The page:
Reich concludes that the middle class tried to maintain the standard of living to which they felt they were entitled. They did this by putting their wives to work, by working longer hours, and by drawing down savings and borrowing as much as they could. There are limits to all these measures. These limits have been reached.

Reich thinks that the economy can be salvaged. He presents a multipoint plan that he projects would restore the basic bargain—and with no net new costs. The major component of his plan includes a reverse income tax and higher marginal taxes on the wealthy.

Reich would extend the Earned Income Tax Credit (EITC) and put all classes of income on the same tax basis.
“Under my plan, full-time workers earning $20,000 or less....would receive a wage supplement of $15,000. This supplement would decline incrementally up the income scale, to $10,000 for full-time workers earning $30,000; to $5,000 for full-time workers $40,000; and then to zero for full-time workers earning $50,000.”

“The tax rate for full-time workers with incomes between $50,000 and $90,000—whether the source of those incomes are wages, salaries or capital gains—would be cut to 10 percent of earnings. The taxes for people with incomes of between $90,000 and $160,000 would be 20 percent, whatever the income source.”

“I propose that the people in the top 1 percent, with incomes of more than $410,000 pay a marginal tax of 55 percent; those in the top 2 percent, earning over $260,000, pay a marginal tax of 50 percent; and those earning over $160,000, roughly the top 5 percent, pay 40 percent.”

“...under my plan, would raise $600 billion more than our current tax system.”
Reich would also impose a carbon tax, both for environmental and revenue purposes. This would bring in, initially, $210 billion. He states that there would be sufficient funds to cover the income subsidies and the lower tax rate on the middle class—with money left over to recast society.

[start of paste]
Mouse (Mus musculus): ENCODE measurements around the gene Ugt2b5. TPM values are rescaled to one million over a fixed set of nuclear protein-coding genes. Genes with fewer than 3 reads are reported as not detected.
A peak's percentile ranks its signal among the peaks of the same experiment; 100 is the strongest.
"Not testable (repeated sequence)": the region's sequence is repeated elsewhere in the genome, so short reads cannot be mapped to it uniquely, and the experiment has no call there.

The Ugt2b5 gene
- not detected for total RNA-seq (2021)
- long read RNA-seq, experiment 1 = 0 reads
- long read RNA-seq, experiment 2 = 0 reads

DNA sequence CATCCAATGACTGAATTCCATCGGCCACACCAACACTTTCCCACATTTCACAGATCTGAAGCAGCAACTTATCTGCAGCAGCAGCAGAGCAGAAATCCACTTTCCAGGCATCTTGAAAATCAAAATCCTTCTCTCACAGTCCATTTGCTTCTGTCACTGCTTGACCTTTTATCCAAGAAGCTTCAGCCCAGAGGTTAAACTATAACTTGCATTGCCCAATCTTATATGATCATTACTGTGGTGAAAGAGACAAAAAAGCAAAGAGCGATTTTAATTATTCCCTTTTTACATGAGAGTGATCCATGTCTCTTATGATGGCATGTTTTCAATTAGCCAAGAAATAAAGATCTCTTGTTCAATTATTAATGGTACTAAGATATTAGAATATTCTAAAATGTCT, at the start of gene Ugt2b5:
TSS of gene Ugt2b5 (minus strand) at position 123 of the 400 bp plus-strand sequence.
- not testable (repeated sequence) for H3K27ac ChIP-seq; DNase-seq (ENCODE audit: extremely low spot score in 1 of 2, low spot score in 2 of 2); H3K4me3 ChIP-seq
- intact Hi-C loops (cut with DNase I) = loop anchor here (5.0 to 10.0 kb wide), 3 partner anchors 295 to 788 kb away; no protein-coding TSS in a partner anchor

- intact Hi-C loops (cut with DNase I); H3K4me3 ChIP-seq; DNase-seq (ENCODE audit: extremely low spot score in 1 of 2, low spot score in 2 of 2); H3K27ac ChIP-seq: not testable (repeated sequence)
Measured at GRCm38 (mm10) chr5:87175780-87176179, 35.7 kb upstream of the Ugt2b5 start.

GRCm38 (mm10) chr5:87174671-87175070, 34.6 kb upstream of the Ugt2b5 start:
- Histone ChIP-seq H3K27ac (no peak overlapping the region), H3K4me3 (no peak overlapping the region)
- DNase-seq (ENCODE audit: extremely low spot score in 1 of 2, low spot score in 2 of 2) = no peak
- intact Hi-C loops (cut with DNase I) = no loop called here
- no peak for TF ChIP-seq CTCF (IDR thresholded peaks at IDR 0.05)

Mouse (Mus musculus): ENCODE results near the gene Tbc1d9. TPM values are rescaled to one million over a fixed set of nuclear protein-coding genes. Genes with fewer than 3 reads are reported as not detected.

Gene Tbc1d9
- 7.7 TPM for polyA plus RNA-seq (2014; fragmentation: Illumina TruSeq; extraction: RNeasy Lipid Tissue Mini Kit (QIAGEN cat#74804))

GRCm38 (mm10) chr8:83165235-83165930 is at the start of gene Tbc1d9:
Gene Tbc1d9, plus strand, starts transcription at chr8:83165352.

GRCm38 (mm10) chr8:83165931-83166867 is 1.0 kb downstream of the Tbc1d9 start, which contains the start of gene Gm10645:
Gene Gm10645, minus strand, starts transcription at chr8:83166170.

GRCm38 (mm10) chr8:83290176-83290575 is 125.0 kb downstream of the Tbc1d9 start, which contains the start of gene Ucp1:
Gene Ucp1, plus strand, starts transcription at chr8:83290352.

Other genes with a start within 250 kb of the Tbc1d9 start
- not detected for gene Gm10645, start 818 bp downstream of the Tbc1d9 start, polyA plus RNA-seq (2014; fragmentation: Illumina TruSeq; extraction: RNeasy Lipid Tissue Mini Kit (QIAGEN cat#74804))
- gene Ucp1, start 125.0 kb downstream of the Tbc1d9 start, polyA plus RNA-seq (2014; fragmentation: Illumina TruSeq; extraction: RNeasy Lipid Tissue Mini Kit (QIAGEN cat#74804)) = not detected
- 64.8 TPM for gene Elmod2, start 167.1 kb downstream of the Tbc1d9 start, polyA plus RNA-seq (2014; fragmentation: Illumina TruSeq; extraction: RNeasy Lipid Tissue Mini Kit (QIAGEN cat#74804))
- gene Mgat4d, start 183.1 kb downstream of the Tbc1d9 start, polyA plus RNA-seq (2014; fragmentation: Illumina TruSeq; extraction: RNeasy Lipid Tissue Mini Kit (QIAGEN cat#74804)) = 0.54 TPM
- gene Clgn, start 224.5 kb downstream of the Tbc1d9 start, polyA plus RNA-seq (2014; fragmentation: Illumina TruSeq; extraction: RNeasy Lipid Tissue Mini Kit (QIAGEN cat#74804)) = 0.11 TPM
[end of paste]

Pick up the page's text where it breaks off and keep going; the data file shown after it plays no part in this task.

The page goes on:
The author’s numbers indicate just how much society gives up in order to shelter the wealth of a few percent of the population.

I have no problem with what Reich is attempting to do. My only reservation is with his method of redistributing income. If you have a job earning $20,000 a year, your income is actually $35,000. If you work hard and train yourself to get one of those better jobs paying $30,000 per year, your income will increase to $40,000. The system gives away half the incentive to improve one’s self. An employer could look at this situation and tell himself that lowering his employees’ pay $2 per hour is really only lowering it $1. I would expect many employers to employ this logic.

I would be intrigued by schemes which enforce an increase in wages rather than an income subsidy. It might be more popular politically, and it would be healthier psychologically for the workers. Reich’s approach has the advantage of being instantaneously implementable. A wage-based approach would have to be phased in to attain the level of change required without disrupting the economy.

Reich has big plans for what could be done with the remaining funds. They include modifying our unemployment compensation by adding wage insurance and long-term retraining support. He would provide school vouchers to all with the amount based on family income. Similar vouchers would be available to cover early childhood education. He would make tuition free at all public colleges and universities. If a student took out a school loan he would have to repay a fixed fraction of his salary for no more than ten years. Reich would also provide Medicare for all at a huge cost savings. Presumably this last step helps pay for some of the other initiatives.

Except for his plan for school vouchers these are all good progressive proposals. One may agree with them or not, but we all should be struck by the amount of freedom to operate that becomes available if we revert to a more traditional progressive tax code.

I have a hard time seeing much of this happening anytime soon, but it is certain that it will never happen at all if people like Reich aren’t out there beating the drum.

1 comment:

  1. Robert Reich has his chance to fix the economy, and we must say he failed. He also had his chance to become a "wheel," and he succeeded. His approach to economics is simplistic and designed to appeal to the utterly dumb. For those of you familiar with complexity economics, I call Reich's approace "survival of the laziest."